As mentioned at the start, Chrysalis find their magic inventive touch for the close of the album, both Saturn Waits and My Forsaken incendiary treats for ears and feelings. The first of the two encloses the senses in a wiry cage of riffs and thumping rhythms from its first second as a similarly steely groove adds its irresistible toxin to the trap. It is a mighty lure which once the throaty bass sound conjured by Sturgis has its say escalates into another bewitching creative alchemy, vocals and melodic toxicity putting fuel to the emerging fire of imagination and skill. The song flirts with and prowls over the senses alternately and continuously, occasionally merging and always lighting a revitalised appetite and greed for the album. Its triumph is emulated by its successor, the rawest aggressive storm on the album. Snarling and raging from the first breath, the song lurches and barges across its muscular protestation whilst veining its intimidation with those great clean vocals, acidic taunting, and emotive grace. It is a glorious end to what is undeniably a tremendous return from Chrysalis, even with the satisfying but open dip in the middle.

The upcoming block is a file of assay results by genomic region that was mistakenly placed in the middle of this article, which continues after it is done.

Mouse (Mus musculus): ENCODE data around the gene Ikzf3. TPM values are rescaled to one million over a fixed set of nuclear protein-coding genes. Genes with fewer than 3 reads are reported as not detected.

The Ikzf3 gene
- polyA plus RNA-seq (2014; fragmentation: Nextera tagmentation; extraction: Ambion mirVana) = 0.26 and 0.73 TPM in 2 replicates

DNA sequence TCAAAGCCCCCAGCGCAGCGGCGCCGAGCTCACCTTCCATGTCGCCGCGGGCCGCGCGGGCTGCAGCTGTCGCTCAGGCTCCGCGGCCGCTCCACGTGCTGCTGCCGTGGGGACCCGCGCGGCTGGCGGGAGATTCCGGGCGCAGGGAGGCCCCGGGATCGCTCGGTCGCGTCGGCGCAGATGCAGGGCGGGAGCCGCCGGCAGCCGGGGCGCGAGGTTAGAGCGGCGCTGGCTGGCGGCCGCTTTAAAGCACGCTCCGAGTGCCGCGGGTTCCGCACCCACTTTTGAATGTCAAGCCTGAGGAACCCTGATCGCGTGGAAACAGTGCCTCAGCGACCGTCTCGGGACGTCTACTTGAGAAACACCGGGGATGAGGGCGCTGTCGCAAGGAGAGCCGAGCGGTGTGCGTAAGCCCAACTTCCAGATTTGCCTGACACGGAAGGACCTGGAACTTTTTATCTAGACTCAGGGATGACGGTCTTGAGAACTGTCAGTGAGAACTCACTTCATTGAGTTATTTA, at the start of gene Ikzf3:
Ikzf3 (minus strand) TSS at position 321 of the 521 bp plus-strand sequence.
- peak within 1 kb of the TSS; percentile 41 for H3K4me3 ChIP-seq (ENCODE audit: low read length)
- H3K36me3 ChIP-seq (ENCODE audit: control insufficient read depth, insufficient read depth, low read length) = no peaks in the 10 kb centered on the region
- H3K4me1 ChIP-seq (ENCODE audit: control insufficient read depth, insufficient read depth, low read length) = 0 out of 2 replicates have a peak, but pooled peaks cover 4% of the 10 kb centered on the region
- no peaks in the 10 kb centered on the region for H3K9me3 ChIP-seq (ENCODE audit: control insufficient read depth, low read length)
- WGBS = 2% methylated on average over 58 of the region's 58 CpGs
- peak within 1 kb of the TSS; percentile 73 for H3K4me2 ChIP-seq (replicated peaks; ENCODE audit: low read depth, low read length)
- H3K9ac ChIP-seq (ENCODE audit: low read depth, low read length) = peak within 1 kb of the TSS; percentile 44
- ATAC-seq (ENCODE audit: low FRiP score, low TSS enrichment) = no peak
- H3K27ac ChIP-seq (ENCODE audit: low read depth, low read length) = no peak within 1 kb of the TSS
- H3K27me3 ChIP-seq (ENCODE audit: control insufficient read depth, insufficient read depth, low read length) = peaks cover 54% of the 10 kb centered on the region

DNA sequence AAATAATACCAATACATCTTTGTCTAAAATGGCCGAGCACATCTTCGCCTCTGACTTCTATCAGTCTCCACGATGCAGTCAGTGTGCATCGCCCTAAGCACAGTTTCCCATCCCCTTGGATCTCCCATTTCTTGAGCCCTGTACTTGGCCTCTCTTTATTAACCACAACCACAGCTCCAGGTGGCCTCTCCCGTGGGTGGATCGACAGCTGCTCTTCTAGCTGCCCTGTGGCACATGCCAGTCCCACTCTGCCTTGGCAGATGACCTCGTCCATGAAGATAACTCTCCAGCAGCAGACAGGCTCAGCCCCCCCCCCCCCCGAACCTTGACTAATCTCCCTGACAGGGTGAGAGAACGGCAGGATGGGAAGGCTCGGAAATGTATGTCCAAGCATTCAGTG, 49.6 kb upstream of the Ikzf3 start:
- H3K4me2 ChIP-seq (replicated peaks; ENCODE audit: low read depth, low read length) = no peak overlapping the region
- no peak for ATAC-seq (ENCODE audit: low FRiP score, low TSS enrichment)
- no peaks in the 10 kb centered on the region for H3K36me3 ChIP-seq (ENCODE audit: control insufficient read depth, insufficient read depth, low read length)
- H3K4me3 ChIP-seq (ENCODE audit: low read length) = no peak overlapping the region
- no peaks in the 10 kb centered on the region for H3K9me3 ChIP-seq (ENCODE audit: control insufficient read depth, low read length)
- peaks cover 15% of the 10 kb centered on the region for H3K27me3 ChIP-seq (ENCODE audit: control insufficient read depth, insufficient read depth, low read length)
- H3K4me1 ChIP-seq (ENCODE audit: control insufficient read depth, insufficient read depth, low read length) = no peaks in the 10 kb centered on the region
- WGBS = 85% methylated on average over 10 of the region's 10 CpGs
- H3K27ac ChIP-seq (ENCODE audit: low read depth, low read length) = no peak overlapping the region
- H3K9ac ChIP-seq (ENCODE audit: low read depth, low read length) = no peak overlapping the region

In many ways Focus on the Center feels like the prologue to something bigger and better, a voraciously appealing and exciting thought taking the new release as a starting point. Wrapped in artwork designed and produced by Burton in honour and recognition of the band’s close friend Jeff Davis, the vocalist of Lindbergh Skies who passed away not so long ago, Focus on the Center is a sizeable encounter which should be swiftly checked out.
The self-released Focus on the Center is available now!